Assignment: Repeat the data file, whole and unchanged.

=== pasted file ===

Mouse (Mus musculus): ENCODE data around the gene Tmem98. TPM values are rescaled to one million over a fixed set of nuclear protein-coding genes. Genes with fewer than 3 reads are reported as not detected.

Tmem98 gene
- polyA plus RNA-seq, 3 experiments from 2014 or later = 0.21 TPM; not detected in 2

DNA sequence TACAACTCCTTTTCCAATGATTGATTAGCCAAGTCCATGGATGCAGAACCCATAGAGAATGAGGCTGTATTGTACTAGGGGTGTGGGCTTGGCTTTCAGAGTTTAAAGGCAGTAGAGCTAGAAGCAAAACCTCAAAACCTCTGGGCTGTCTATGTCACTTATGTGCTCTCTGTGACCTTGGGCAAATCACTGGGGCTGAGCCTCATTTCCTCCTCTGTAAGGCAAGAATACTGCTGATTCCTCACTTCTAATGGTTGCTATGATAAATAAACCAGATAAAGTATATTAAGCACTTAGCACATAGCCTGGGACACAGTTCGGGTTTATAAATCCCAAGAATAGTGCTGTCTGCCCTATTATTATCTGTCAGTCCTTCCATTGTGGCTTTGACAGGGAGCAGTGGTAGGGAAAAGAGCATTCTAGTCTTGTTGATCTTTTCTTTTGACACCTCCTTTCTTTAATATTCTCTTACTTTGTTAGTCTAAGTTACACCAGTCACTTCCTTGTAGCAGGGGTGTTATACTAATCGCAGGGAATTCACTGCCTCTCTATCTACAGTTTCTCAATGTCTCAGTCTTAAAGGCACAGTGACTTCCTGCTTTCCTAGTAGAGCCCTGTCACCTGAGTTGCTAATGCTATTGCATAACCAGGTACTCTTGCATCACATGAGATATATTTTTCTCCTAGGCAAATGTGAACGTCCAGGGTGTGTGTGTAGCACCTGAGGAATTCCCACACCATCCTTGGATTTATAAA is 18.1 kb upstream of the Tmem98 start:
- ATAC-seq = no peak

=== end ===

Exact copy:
Mouse (Mus musculus): ENCODE data around the gene Tmem98. TPM values are rescaled to one million over a fixed set of nuclear protein-coding genes. Genes with fewer than 3 reads are reported as not detected.

Tmem98 gene
- polyA plus RNA-seq, 3 experiments from 2014 or later = 0.21 TPM; not detected in 2

DNA sequence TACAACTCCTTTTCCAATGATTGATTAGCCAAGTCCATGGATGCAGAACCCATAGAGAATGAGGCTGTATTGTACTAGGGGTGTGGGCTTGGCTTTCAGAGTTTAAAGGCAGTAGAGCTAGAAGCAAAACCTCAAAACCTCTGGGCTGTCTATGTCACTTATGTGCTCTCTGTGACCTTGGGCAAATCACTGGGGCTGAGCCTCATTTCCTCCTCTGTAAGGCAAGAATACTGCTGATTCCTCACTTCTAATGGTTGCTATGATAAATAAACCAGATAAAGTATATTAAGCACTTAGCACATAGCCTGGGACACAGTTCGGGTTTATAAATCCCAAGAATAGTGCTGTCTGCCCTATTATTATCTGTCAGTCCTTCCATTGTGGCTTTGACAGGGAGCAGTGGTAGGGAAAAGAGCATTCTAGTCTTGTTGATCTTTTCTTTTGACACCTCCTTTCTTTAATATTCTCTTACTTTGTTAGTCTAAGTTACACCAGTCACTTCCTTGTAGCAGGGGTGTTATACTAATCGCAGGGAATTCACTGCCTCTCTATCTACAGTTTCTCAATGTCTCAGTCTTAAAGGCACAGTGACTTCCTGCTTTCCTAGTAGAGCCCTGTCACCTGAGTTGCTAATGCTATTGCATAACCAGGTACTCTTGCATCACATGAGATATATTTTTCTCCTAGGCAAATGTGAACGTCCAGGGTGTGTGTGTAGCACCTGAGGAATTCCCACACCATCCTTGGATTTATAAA is 18.1 kb upstream of the Tmem98 start:
- ATAC-seq = no peak